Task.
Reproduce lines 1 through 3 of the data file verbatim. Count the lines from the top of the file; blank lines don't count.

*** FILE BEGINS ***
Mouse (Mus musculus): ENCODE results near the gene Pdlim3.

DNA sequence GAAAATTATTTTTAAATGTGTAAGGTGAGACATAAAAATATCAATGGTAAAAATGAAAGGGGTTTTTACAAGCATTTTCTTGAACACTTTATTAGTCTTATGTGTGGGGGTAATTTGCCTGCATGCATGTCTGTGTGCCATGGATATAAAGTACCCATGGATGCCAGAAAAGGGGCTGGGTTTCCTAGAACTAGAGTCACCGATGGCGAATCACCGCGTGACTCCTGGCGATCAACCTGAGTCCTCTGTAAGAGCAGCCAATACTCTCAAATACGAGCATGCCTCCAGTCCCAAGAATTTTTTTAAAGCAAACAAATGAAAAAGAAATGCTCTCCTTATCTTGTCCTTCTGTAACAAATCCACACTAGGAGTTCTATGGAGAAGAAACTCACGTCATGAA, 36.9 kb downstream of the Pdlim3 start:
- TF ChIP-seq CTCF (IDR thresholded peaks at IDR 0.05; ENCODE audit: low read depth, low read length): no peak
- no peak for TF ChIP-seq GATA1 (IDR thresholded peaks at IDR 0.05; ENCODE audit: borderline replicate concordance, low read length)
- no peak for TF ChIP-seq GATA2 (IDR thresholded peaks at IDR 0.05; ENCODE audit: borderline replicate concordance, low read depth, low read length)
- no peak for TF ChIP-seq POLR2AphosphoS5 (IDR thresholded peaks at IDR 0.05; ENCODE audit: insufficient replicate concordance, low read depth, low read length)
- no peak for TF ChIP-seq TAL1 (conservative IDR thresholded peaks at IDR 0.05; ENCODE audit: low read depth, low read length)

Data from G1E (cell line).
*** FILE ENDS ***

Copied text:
Mouse (Mus musculus): ENCODE results near the gene Pdlim3.

DNA sequence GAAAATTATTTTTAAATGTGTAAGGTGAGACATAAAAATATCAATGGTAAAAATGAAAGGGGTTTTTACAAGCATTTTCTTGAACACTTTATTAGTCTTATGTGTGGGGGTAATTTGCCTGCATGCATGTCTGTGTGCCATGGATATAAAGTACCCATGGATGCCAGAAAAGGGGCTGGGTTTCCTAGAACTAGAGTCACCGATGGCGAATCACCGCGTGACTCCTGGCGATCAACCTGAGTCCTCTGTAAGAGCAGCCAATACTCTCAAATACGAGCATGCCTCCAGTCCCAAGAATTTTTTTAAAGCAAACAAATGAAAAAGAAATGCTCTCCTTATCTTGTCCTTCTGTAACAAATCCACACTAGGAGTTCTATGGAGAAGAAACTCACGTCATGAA, 36.9 kb downstream of the Pdlim3 start:
- TF ChIP-seq CTCF (IDR thresholded peaks at IDR 0.05; ENCODE audit: low read depth, low read length): no peak